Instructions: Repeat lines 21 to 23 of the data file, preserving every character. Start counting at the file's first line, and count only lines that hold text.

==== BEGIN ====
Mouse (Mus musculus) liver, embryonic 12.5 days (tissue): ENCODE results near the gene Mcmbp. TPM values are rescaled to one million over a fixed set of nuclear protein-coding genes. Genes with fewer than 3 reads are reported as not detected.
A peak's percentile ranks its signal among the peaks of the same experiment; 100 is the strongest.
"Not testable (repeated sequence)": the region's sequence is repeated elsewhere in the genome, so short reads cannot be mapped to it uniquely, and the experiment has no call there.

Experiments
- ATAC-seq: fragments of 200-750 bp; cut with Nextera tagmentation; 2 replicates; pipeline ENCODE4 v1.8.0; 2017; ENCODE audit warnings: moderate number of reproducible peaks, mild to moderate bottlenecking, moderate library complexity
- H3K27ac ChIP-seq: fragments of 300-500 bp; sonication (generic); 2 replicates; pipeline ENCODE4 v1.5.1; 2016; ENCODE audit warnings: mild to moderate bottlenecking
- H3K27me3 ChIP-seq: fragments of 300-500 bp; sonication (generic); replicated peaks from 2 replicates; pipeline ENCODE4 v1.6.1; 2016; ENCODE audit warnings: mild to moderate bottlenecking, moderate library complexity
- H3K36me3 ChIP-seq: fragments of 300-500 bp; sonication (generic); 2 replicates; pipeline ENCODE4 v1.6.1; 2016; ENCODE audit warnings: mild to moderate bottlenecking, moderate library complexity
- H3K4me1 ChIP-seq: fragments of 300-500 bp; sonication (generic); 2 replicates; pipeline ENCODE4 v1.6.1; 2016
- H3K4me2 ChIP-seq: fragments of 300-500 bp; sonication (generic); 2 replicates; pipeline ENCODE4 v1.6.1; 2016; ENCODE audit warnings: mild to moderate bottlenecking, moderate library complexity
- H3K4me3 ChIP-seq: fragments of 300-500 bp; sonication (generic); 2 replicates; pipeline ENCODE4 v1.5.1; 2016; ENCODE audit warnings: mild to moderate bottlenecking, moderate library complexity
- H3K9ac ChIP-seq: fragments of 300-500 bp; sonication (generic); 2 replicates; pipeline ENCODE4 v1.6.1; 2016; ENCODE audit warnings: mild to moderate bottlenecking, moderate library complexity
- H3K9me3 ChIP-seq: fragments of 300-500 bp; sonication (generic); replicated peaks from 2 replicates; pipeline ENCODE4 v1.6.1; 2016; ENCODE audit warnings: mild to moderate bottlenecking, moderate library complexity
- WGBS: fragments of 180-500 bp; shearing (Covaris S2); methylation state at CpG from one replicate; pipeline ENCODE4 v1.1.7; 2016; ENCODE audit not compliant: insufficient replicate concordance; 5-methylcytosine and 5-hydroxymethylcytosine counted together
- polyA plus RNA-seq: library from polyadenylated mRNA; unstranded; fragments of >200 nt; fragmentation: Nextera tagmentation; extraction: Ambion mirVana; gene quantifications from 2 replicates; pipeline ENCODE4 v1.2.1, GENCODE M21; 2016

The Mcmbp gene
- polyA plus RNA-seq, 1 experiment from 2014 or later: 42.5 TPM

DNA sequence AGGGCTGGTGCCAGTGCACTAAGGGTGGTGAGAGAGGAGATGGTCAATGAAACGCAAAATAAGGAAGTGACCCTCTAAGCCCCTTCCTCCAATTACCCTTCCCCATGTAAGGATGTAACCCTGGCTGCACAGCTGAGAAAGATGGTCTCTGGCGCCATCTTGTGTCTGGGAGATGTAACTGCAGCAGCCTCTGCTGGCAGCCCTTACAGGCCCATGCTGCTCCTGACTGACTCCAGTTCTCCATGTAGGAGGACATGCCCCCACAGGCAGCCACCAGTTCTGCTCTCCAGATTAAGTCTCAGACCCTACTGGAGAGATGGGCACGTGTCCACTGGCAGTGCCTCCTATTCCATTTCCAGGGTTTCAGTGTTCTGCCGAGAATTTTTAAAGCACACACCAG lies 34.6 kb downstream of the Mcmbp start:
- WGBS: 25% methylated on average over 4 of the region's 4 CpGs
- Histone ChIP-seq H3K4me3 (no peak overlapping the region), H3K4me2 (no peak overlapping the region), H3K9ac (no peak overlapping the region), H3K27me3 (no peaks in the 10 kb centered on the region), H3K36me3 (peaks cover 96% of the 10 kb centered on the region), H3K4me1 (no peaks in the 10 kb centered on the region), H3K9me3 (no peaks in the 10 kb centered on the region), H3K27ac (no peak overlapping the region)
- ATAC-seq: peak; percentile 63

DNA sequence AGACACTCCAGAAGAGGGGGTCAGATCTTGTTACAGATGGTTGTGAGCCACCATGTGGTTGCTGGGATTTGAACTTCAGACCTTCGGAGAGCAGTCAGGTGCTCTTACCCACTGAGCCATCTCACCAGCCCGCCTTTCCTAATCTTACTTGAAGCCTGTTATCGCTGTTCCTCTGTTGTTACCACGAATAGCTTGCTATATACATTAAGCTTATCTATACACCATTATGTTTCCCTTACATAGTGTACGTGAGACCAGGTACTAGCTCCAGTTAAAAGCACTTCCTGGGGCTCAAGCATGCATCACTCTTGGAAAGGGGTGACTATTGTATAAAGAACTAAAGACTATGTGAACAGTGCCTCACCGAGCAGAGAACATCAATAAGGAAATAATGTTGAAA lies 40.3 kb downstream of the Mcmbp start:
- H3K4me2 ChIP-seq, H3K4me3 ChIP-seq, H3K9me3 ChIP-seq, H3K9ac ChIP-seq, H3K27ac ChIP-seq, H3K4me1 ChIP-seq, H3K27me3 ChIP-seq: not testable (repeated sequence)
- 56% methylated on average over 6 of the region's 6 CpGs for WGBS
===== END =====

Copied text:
- ATAC-seq: peak; percentile 63

DNA sequence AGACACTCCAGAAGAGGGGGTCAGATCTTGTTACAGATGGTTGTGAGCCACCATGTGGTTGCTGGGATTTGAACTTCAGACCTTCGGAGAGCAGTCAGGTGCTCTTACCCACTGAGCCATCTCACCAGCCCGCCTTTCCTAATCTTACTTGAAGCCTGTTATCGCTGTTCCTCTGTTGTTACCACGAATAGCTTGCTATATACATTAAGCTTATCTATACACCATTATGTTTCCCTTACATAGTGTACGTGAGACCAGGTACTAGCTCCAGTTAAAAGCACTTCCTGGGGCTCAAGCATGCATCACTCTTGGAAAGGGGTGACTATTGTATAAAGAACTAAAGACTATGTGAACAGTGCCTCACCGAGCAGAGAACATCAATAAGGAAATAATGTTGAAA lies 40.3 kb downstream of the Mcmbp start:
- H3K4me2 ChIP-seq, H3K4me3 ChIP-seq, H3K9me3 ChIP-seq, H3K9ac ChIP-seq, H3K27ac ChIP-seq, H3K4me1 ChIP-seq, H3K27me3 ChIP-seq: not testable (repeated sequence)